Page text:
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If you can find out what sort of atomic weapons were let off in these places, and you can if you do enough digging, then that's useful.

An H bomb leaves behind a tiny tiny fraction of the radiation that fission explosions are responsible for. H bomb sites can be and frequently are rehabilitated.

Plutonium based weapons are at the other end of the scale. Change the "avoid the place for the next two centuries" to "avoid the place for the next two millennia" and you're getting closer to the truth. Cobalt salted weapons are an order of magnitude worse than that, although fortunately enough none have been detonated officially, and the only testing ever to come close was done on the Australian mainland, at Maralinga.

Underground testing is worse than atmospheric testing. Mostly this is because atmospheric testing is normally done at high altitudes, and the fallout disperses rather than settles, which means you're probably breathing it right now. Low level atmospheric testing is bad, but it was hardly ever done. 2 low level atmospheric explosion sites come to mind -- Hiroshima and Nagasaki. Low depth underground testing is especially bad as it can leave concentrated doses of radiactive substances sitting in rock fissures -- these fissures are often indetectable from the surface until an underground stream changes course, finds them, or there is seawater contamination into the rock beds, and then the whole lot can come rushing out.

The irony is that the worst of the USA's nuclear testing, from a radioactivity point of view, was done on land in the continental United States. Far more of it was done on islands of course, but the smaller number of tests in the USA were offset by the fact that the radioactive chemistry left behind was worse. You're safer at sea.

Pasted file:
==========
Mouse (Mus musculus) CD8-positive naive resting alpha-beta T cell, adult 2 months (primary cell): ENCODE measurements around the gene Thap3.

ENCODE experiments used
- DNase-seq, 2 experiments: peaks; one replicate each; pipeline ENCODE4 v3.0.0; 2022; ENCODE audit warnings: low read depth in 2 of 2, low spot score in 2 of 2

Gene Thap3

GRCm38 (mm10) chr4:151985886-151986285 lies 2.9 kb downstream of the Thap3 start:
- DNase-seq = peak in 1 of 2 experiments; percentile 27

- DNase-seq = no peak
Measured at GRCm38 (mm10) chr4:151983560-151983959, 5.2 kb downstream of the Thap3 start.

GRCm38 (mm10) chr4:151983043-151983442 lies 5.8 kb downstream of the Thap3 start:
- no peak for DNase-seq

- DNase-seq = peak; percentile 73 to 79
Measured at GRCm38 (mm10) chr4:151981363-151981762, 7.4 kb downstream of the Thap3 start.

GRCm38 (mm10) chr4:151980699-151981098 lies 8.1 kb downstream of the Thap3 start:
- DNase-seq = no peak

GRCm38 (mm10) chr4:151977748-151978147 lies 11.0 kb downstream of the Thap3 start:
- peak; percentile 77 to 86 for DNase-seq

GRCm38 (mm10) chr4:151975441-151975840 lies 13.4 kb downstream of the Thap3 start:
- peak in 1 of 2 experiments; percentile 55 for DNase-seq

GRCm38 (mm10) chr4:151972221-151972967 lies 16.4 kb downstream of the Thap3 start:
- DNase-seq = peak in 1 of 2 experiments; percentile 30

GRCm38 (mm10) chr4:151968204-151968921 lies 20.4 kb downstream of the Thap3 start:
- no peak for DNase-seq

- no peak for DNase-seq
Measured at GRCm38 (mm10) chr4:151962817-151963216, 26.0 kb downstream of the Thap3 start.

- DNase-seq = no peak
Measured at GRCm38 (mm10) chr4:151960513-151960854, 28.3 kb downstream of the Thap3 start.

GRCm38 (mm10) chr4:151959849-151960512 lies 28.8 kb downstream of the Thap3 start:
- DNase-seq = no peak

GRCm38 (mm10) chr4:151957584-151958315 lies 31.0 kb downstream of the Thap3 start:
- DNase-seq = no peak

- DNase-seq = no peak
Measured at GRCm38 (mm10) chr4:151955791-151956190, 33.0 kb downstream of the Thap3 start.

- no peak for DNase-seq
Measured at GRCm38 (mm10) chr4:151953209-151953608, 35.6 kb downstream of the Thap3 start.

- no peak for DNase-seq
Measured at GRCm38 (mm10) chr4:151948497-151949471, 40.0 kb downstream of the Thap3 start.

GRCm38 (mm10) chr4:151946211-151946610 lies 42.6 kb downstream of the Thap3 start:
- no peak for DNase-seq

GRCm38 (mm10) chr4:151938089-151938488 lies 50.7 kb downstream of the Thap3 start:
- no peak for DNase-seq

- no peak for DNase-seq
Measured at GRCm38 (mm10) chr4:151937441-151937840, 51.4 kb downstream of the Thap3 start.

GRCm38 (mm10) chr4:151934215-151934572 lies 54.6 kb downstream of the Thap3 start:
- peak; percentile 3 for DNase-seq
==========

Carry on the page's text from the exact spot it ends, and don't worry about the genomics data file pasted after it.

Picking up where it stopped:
Nuclear explosions leave behind chemicals that are toxic not only due to their radioactivity but by their very nature. e.g. high levels of cobalt, arsenic, strontium, and mercury can often be found at nuclear testing sites. Even after the radioactive isotopes of these metals have decayed to relatively low levels of radioactivity, they still act as poisons to the nearby environment. Your fish with 3 eyeballs may not be due to Strontium 90 radioactivity, but overdoses of the relatively stable Strontium 88. Strontium substitutes for calcium, weakening bone structures, and becoming permanently resident in the body.
= New South Wales, Queensland,
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Old 09-21-2010, 05:28 PM   #4
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Operation Bravo was the biggest test for the USA. 15 megatons destroyed Bikini Atoll. The yield was actually twice what was expected. The shift in wind direction led to the contamination of other atolls that were inhabited.

A story from Likiep atoll. The US did not inform these islanders of the test. When the bomb exploded the islanders thought it was the end of the world with the sky catching fire. For several days the people were preparing to die and in great distress. Three days after the test a Navy ship arrived and sent ashore a team to measure the radiation. Of course they were wearing the protective suits and none of the party spoke Marshallese. The islanders then thought they were being invaded by aliens. Story told to me by Anutuk of Malon Island.
A`ohe `ulu e loa`a i ka pokole o ka lou.

No breadfruit can be reached when the picking stick is too short.